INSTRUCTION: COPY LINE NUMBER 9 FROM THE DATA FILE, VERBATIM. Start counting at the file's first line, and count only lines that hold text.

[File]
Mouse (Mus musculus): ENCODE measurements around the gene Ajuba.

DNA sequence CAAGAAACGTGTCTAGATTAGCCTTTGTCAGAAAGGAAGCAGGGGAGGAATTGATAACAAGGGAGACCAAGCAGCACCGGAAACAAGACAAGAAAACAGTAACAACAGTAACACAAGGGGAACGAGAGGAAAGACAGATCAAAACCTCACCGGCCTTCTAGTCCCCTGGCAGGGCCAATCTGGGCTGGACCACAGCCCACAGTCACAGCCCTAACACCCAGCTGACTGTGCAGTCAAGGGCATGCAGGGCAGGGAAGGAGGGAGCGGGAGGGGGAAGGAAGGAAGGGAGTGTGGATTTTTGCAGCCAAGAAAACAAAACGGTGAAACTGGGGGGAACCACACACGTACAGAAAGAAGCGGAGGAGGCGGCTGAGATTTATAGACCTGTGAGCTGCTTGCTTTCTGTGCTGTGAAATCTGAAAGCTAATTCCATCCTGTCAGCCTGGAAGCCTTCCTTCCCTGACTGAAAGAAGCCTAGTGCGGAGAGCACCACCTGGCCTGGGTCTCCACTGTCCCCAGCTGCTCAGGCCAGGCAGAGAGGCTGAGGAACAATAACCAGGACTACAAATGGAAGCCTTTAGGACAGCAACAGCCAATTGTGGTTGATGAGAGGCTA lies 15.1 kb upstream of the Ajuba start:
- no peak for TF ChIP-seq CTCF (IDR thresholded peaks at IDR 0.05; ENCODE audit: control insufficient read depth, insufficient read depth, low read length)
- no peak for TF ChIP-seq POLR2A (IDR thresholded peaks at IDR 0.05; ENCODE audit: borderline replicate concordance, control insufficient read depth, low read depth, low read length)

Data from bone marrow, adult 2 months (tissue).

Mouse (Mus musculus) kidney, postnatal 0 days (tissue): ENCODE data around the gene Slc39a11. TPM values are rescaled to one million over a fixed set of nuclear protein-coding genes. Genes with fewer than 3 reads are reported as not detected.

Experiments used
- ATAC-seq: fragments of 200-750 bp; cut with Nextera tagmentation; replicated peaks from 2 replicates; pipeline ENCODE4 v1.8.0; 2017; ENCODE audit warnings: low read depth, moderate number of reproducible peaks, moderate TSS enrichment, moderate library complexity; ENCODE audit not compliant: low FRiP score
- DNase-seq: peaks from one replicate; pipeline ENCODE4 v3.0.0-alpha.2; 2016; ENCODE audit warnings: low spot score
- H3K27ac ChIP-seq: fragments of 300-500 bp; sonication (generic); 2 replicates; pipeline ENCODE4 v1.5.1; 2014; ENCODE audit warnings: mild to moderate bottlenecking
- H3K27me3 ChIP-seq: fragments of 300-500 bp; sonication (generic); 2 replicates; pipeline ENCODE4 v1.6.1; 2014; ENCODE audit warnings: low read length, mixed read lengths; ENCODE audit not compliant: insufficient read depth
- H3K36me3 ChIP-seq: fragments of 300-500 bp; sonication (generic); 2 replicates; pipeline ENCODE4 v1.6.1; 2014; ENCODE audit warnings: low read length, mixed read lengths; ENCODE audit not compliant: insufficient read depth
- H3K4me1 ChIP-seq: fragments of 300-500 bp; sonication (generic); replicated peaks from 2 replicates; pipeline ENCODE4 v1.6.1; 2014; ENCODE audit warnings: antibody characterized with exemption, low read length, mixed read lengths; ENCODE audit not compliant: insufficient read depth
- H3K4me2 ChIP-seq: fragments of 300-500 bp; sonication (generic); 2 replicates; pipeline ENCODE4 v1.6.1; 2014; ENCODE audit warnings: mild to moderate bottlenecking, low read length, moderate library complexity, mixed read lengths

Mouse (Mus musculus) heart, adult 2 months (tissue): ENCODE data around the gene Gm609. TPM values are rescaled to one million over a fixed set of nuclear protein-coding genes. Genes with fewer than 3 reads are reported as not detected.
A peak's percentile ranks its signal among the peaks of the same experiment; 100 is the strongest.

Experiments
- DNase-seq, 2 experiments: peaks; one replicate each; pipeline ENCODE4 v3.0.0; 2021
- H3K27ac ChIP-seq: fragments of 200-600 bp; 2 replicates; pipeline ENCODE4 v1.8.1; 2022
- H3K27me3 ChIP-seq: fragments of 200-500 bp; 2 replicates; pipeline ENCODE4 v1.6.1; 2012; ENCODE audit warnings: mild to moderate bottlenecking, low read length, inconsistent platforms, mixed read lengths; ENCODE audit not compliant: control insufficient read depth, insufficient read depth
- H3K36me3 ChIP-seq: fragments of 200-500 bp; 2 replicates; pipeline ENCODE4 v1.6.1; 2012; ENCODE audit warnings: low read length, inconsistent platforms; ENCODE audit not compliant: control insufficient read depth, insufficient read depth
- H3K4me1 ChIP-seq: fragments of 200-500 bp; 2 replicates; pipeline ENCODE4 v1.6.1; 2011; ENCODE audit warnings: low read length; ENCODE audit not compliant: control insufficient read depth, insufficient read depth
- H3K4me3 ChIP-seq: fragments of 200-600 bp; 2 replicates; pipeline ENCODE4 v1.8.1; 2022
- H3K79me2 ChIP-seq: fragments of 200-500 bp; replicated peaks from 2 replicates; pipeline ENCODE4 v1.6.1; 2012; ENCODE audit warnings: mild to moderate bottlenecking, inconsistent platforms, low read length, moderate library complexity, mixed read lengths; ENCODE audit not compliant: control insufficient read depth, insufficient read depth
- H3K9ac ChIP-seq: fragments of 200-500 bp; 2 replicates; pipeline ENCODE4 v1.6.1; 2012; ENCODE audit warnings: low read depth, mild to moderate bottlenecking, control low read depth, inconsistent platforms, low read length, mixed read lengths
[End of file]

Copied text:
- DNase-seq: peaks from one replicate; pipeline ENCODE4 v3.0.0-alpha.2; 2016; ENCODE audit warnings: low spot score